Church leaders today need to be authentic and transparent


Tiffany Vail

10/18/2011

By Tiffany Vail
Associate for Communication
Massachusetts Conference, United Church of Christ

Over the past couple of years, I've facilitated a number of workshops and had a lot of conversations about ministry on Facebook. And through that time, what I've heard again and again is a concern for privacy, and worry over boundaries.

Attending a social media training session put on by the Center for Progressive Renewal this weekend led me toward a new way of thinking about these issues.

Presenter Kimberly Knight makes a compelling argument that, in the world of social media - a world we are all in now, like it or not - transformational leaders have to give up a little bit of privacy. They need to be willing to give a little more of themselves to the community they wish to lead.  Because today, being in a so-called position of authority is not enough. Today, people will not choose to hear your voice over the cacophony simply because of your title.

No, people today choose who they will listen to  - and to whom they will give authority.  And time again, they have shown that they will listen to leaders who are authentic and transparent. Who are honest about themselves and who they are. As Kim pointed out, the little personal things that we share as leaders are critical because they lead people to know us and to care about us. And when people start to care about us as people - not care about our cause or our theology, but care about us - THEN they start to listen more closely to what we have to say and what we are asking of them. 

Does this mean sharing every last detail of our lives? No, of course not. We should always post in a way that is mindful of how we are presenting ourselves. Privacy online - no matter what privacy settings one may use - is really a fallacy anyway. Whatever you share with your "friends" can easily be re-shared with others. So it would be wise not to "overshare" - not to post about our frustration with co-workers or congregants, for example, if we don't want those words to get back to those people with whom we are frustrated.  But we do need to post enough to let people see who we are. That we struggle with questions. That we have bad days. That sometimes we do things just because they're fun. For lay people, it means letting everyone see how being Christian motivates our actions. For clergy, it means letting people see that we have lives outside of the church.  And for everyone, it means that we don't create multiple personas of ourselves - on Facebook or anywhere else. In today's culture, that is considered inauthentic. We need to be the same people in the office, in the pulpit, at home, at Bible Study, in the grocery store. And online.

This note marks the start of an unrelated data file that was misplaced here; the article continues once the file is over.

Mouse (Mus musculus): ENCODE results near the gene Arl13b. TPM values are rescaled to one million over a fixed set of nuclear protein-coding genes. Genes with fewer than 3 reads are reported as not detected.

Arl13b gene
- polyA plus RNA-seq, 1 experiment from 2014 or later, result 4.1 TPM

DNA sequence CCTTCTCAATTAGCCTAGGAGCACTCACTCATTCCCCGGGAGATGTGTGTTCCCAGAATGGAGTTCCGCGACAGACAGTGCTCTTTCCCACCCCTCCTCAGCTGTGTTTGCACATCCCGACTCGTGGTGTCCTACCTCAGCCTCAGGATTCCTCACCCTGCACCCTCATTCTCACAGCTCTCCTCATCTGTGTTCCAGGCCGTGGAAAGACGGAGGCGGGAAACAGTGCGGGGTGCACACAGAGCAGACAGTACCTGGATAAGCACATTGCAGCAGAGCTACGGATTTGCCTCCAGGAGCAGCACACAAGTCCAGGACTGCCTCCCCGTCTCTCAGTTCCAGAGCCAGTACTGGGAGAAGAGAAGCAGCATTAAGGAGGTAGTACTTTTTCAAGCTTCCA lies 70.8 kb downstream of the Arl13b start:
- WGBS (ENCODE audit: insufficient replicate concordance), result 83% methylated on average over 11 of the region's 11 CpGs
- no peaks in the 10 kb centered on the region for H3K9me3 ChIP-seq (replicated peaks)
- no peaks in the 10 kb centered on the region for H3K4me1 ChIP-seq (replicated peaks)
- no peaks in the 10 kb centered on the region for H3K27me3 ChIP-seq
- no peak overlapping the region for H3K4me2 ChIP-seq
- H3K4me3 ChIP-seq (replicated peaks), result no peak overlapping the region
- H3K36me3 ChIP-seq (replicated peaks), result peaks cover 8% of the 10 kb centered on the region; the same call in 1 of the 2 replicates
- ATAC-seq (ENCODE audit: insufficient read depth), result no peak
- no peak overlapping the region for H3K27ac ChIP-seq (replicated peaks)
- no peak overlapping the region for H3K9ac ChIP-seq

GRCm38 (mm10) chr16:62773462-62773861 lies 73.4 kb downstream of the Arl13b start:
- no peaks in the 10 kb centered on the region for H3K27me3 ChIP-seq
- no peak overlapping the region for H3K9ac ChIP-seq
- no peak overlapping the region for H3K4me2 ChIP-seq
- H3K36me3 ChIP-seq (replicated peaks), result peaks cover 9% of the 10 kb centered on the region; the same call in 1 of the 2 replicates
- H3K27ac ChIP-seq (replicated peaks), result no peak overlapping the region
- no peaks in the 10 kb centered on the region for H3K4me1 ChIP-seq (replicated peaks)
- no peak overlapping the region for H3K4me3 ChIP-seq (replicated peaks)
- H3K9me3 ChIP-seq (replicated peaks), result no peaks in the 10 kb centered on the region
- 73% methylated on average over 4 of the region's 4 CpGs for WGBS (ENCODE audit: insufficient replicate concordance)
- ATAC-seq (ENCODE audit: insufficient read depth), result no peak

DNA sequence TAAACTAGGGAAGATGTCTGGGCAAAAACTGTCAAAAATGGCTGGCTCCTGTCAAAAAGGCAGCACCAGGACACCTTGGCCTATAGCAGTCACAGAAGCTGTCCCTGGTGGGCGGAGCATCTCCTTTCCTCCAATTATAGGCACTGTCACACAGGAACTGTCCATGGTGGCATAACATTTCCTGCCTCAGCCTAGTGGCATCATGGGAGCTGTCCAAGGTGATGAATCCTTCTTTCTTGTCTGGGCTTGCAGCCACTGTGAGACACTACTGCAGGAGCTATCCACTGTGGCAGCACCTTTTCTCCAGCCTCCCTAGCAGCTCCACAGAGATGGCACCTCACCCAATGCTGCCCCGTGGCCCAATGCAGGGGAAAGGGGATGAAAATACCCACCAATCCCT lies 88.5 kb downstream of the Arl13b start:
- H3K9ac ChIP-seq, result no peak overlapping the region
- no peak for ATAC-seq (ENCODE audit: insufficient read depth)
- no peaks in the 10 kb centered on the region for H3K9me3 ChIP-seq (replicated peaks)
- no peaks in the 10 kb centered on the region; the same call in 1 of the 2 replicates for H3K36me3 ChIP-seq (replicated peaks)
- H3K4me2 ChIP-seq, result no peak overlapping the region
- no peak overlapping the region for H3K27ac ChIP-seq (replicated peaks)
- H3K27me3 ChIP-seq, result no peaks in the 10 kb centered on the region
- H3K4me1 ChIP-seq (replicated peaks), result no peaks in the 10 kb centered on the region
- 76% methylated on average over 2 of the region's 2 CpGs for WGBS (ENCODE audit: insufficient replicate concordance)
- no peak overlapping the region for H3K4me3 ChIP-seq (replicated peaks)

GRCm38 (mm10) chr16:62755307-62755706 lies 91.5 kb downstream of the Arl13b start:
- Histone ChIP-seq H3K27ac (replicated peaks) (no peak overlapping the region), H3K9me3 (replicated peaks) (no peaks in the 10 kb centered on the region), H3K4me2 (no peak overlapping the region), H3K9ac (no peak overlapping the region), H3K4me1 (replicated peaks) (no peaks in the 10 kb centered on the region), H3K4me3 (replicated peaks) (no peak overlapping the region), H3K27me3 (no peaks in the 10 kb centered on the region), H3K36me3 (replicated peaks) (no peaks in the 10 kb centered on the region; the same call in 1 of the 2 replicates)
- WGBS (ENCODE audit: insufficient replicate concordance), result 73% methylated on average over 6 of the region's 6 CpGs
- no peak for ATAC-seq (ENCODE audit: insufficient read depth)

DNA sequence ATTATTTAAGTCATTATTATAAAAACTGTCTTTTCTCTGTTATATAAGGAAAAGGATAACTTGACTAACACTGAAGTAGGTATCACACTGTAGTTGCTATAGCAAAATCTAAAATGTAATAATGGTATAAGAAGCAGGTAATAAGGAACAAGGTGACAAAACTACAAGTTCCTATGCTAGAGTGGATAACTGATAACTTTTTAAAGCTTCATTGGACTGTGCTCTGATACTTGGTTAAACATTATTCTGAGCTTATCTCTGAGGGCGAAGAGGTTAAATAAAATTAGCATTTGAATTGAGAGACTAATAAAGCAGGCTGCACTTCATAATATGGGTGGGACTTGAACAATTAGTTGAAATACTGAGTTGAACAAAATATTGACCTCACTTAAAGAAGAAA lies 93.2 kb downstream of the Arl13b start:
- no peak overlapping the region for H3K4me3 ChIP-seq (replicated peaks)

Yes, that is messy. It is hard. It blurs all kind of lines and boundaries that many of us would be more comfortable leaving crisp and clear. It creates awkward moments. It was acutely uncomfortable for me recently when one of my clergy friends got into a debate with one of my high school friends in response to a Facebook post I had made. But our lives cannot be separated into neat little boxes. Sometimes they will intersect and overlap.

 Now I realize this is all easy for me to say. I am not a local church pastor, and I have not had to deal personally with the boundary issues raised by being in that position.  So my question then, is to you, church leaders - particularly local church pastors. Is it possible for you to be authentic and transparent while still maintaining proper boundaries? 



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